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Fed Cattle Recap |Cash market goes out like a bull

While the cash market for fed cattle spent much of 2016 in negative space, that changed as the year drew to a close. The cash cattle trade ended the year on a bullish upswing.

Ed Czerwien

January 4, 2017

1 Min Read
Fed Cattle Recap |Cash market goes out like a bull

The cash market for fed cattle spent much of 2016 acting like a lamb, but exited the year much like a lion—or perhaps more like a bull.

The finished cattle trade was mostly $2-$3 per cwt higher for the week ending Dec. 31, settling at $118 in the Southern and Northern Plains. Dressed carcass prices were $185-$190, ending the year $5-$9 higher than the week before.   

The weekly weighted average cash steer price for the Five Area region, which includes the major central feeding areas in the U.S., was $117.44, $2.30 higher than the previous week.

The cash dressed steer price was $188.86, compared with $179.79 the previous week.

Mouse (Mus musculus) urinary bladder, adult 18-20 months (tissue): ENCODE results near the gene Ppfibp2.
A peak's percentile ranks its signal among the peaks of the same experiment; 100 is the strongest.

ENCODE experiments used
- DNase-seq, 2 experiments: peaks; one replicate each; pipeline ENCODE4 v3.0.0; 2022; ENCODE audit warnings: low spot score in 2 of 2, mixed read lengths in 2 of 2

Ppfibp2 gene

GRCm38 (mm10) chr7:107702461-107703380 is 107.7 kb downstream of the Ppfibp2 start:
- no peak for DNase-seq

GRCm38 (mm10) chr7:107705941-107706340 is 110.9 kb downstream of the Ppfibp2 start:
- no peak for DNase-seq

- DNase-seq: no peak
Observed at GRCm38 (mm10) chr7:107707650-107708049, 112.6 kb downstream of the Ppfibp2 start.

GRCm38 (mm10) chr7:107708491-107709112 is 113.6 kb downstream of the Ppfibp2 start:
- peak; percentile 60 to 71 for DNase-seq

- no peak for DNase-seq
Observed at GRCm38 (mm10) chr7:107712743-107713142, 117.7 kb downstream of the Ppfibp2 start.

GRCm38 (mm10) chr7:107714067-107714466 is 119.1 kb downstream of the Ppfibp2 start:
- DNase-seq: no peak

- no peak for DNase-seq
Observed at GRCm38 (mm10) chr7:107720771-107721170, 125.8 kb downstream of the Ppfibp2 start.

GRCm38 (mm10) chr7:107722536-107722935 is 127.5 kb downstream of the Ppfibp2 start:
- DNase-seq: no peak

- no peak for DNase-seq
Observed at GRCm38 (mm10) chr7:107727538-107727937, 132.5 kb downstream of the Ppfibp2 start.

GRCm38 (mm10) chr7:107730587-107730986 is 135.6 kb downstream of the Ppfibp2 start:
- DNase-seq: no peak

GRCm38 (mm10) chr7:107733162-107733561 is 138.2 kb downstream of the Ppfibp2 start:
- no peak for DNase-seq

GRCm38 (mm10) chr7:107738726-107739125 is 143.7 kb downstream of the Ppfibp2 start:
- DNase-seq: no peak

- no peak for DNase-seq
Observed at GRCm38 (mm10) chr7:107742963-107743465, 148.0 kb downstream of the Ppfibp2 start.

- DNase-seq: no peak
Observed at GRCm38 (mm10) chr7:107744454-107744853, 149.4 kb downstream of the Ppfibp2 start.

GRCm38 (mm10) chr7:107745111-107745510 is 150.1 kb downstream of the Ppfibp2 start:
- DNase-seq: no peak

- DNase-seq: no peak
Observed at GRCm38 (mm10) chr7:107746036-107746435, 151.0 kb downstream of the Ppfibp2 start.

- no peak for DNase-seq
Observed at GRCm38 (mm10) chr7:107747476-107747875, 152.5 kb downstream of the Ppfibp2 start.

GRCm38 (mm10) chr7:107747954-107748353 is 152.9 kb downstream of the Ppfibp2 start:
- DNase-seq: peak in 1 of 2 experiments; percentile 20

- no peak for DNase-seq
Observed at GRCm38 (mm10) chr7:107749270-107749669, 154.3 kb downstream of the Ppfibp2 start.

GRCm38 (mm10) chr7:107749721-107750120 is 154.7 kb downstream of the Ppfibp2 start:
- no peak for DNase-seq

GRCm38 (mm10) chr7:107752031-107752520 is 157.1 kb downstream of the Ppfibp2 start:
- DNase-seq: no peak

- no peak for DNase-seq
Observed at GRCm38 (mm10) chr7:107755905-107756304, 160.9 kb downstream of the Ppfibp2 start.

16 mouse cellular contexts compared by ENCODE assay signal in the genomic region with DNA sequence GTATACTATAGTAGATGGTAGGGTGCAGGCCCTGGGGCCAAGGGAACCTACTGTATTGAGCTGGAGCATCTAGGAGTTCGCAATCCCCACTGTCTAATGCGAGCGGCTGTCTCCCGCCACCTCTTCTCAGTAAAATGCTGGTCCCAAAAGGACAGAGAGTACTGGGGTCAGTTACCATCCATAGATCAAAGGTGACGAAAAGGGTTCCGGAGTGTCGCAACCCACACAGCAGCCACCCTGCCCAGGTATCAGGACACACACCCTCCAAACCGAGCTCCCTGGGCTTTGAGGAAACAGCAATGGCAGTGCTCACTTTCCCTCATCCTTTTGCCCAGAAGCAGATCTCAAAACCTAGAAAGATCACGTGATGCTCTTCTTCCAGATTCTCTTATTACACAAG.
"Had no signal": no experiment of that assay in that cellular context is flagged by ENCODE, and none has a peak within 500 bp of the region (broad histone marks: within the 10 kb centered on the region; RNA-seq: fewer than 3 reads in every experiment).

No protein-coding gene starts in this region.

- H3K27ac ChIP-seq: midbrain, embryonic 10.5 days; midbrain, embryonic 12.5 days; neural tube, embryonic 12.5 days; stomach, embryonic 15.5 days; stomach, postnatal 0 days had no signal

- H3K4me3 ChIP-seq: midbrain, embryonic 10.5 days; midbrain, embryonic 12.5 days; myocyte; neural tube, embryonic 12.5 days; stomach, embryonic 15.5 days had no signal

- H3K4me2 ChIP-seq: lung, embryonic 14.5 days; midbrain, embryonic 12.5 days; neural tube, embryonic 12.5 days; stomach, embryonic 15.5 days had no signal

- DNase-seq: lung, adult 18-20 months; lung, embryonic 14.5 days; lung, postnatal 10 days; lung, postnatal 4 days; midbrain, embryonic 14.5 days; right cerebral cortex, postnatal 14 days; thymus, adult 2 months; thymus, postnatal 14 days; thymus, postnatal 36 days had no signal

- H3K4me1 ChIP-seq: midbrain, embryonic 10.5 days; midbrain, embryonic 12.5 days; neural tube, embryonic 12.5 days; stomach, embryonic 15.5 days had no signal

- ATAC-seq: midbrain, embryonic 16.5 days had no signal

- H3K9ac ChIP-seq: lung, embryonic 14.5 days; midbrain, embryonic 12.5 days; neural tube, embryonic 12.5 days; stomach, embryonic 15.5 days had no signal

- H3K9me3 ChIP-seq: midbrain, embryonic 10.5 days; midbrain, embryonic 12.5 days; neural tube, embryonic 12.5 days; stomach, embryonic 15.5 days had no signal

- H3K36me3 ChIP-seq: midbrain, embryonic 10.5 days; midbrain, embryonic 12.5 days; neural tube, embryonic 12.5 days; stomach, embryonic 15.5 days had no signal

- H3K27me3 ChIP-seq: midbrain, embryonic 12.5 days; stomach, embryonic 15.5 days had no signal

The Five Area total cash steer and heifer volume was 100,208 head, compared with about 105,000 the previous week.

Five Area formula sales totaled 157,096 head, compared with about 167,000 the previous week. The Five Area average formula price was $180.44, compared with $176.66 the previous week.  

 The Texas average live weight dropped quite a bit, ending at 1,341 pounds for the week ending Dec. 24, which was 19 pounds lower compared with the previous week, but higher than the 1,336 pounds recorded same week last year.

The latest average national steer carcass weight for the week ending Dec. 17 was the same at 908 pounds, compared with 907 pounds last year.

 

 

 

About the Author(s)

Ed Czerwien

Market Reporter

Ed Czerwien is a market analyst in Amarillo, Texas. From the heart of Cattle Feeding Country, Ed follows the cattle and wholesale markets to keep beef producers up-to-date on the market moves that affect them. He previously worked with USDA as a Market News reporter. Ed is now semi-retired and continues to work with cattle trade analysis.

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